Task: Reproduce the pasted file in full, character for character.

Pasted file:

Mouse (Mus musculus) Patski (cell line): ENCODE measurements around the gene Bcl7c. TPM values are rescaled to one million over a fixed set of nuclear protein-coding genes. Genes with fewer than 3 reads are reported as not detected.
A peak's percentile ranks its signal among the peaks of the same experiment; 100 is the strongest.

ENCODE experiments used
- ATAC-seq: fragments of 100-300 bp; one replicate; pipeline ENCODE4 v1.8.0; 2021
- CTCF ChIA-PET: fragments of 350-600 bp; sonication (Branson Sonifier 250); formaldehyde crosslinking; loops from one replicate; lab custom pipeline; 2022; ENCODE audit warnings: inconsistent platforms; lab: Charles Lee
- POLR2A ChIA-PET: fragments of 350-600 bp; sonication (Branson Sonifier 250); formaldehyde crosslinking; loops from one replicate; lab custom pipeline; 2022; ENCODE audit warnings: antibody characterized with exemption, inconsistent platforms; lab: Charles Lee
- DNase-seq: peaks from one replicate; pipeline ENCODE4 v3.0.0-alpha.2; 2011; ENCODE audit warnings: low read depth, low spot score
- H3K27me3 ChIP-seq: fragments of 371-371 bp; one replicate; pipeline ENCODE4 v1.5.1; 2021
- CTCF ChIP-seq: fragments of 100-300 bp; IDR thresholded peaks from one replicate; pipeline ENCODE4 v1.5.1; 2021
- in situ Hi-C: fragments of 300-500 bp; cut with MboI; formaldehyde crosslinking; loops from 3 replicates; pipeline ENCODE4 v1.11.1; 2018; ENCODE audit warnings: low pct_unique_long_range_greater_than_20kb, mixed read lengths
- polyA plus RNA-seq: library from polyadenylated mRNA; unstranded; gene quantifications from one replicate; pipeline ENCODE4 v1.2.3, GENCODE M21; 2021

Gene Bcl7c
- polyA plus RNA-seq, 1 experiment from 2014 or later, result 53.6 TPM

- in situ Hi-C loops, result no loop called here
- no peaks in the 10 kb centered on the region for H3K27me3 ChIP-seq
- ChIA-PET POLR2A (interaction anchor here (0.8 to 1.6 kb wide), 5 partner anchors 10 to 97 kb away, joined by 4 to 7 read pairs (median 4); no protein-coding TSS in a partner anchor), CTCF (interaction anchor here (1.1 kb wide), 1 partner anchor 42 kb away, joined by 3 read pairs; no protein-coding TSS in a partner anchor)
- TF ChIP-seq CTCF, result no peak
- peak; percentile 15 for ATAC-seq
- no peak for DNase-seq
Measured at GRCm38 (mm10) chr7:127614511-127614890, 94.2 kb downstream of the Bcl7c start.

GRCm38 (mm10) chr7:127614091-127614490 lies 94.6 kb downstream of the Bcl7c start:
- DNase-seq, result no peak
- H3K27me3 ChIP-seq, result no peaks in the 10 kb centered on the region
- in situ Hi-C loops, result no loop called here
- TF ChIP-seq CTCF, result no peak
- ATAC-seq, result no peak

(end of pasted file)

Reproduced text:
Mouse (Mus musculus) Patski (cell line): ENCODE measurements around the gene Bcl7c. TPM values are rescaled to one million over a fixed set of nuclear protein-coding genes. Genes with fewer than 3 reads are reported as not detected.
A peak's percentile ranks its signal among the peaks of the same experiment; 100 is the strongest.

ENCODE experiments used
- ATAC-seq: fragments of 100-300 bp; one replicate; pipeline ENCODE4 v1.8.0; 2021
- CTCF ChIA-PET: fragments of 350-600 bp; sonication (Branson Sonifier 250); formaldehyde crosslinking; loops from one replicate; lab custom pipeline; 2022; ENCODE audit warnings: inconsistent platforms; lab: Charles Lee
- POLR2A ChIA-PET: fragments of 350-600 bp; sonication (Branson Sonifier 250); formaldehyde crosslinking; loops from one replicate; lab custom pipeline; 2022; ENCODE audit warnings: antibody characterized with exemption, inconsistent platforms; lab: Charles Lee
- DNase-seq: peaks from one replicate; pipeline ENCODE4 v3.0.0-alpha.2; 2011; ENCODE audit warnings: low read depth, low spot score
- H3K27me3 ChIP-seq: fragments of 371-371 bp; one replicate; pipeline ENCODE4 v1.5.1; 2021
- CTCF ChIP-seq: fragments of 100-300 bp; IDR thresholded peaks from one replicate; pipeline ENCODE4 v1.5.1; 2021
- in situ Hi-C: fragments of 300-500 bp; cut with MboI; formaldehyde crosslinking; loops from 3 replicates; pipeline ENCODE4 v1.11.1; 2018; ENCODE audit warnings: low pct_unique_long_range_greater_than_20kb, mixed read lengths
- polyA plus RNA-seq: library from polyadenylated mRNA; unstranded; gene quantifications from one replicate; pipeline ENCODE4 v1.2.3, GENCODE M21; 2021

Gene Bcl7c
- polyA plus RNA-seq, 1 experiment from 2014 or later, result 53.6 TPM

- in situ Hi-C loops, result no loop called here
- no peaks in the 10 kb centered on the region for H3K27me3 ChIP-seq
- ChIA-PET POLR2A (interaction anchor here (0.8 to 1.6 kb wide), 5 partner anchors 10 to 97 kb away, joined by 4 to 7 read pairs (median 4); no protein-coding TSS in a partner anchor), CTCF (interaction anchor here (1.1 kb wide), 1 partner anchor 42 kb away, joined by 3 read pairs; no protein-coding TSS in a partner anchor)
- TF ChIP-seq CTCF, result no peak
- peak; percentile 15 for ATAC-seq
- no peak for DNase-seq
Measured at GRCm38 (mm10) chr7:127614511-127614890, 94.2 kb downstream of the Bcl7c start.

GRCm38 (mm10) chr7:127614091-127614490 lies 94.6 kb downstream of the Bcl7c start:
- DNase-seq, result no peak
- H3K27me3 ChIP-seq, result no peaks in the 10 kb centered on the region
- in situ Hi-C loops, result no loop called here
- TF ChIP-seq CTCF, result no peak
- ATAC-seq, result no peak